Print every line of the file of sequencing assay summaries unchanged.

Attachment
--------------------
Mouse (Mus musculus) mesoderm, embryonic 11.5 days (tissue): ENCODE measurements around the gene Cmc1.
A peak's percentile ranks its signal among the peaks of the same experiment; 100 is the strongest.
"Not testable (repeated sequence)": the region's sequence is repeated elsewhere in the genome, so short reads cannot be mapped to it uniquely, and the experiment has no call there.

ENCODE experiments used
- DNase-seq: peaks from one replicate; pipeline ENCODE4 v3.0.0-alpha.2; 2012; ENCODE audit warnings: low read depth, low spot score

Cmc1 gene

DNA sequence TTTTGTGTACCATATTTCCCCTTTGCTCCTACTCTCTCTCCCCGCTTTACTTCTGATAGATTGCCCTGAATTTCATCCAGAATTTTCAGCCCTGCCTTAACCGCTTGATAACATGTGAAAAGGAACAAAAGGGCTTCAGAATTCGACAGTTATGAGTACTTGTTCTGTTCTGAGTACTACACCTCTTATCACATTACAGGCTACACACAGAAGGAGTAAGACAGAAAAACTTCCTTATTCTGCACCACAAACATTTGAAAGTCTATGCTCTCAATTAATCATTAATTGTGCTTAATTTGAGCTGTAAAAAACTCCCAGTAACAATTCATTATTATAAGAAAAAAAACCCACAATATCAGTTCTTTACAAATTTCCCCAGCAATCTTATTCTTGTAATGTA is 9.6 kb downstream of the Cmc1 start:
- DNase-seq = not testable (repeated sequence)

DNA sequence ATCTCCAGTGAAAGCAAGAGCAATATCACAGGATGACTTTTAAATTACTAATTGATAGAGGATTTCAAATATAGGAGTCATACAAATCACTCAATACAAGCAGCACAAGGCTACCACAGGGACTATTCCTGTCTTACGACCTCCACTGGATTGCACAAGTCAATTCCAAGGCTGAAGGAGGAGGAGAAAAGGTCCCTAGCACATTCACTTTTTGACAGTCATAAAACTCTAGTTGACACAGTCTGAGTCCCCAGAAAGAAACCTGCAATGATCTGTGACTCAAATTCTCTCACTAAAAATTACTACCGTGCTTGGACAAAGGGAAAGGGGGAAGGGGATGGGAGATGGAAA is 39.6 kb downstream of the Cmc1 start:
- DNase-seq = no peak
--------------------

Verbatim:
Mouse (Mus musculus) mesoderm, embryonic 11.5 days (tissue): ENCODE measurements around the gene Cmc1.
A peak's percentile ranks its signal among the peaks of the same experiment; 100 is the strongest.
"Not testable (repeated sequence)": the region's sequence is repeated elsewhere in the genome, so short reads cannot be mapped to it uniquely, and the experiment has no call there.

ENCODE experiments used
- DNase-seq: peaks from one replicate; pipeline ENCODE4 v3.0.0-alpha.2; 2012; ENCODE audit warnings: low read depth, low spot score

Cmc1 gene

DNA sequence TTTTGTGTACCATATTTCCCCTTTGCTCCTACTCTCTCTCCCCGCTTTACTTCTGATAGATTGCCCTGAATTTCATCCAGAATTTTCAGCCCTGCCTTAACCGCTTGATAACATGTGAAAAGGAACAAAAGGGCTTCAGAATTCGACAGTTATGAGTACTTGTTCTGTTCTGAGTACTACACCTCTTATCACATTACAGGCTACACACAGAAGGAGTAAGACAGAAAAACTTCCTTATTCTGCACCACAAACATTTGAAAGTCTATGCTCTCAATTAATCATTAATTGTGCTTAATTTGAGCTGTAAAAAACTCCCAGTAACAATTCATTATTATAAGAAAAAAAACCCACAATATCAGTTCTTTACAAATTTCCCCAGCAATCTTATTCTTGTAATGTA is 9.6 kb downstream of the Cmc1 start:
- DNase-seq = not testable (repeated sequence)

DNA sequence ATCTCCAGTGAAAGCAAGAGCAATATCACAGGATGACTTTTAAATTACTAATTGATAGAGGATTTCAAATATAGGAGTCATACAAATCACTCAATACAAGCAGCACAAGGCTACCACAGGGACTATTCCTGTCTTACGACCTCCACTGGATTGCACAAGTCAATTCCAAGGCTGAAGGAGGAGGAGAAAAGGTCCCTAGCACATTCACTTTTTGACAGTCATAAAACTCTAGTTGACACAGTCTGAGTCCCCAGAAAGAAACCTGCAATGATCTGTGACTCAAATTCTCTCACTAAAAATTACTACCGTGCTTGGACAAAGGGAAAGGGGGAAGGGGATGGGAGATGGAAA is 39.6 kb downstream of the Cmc1 start:
- DNase-seq = no peak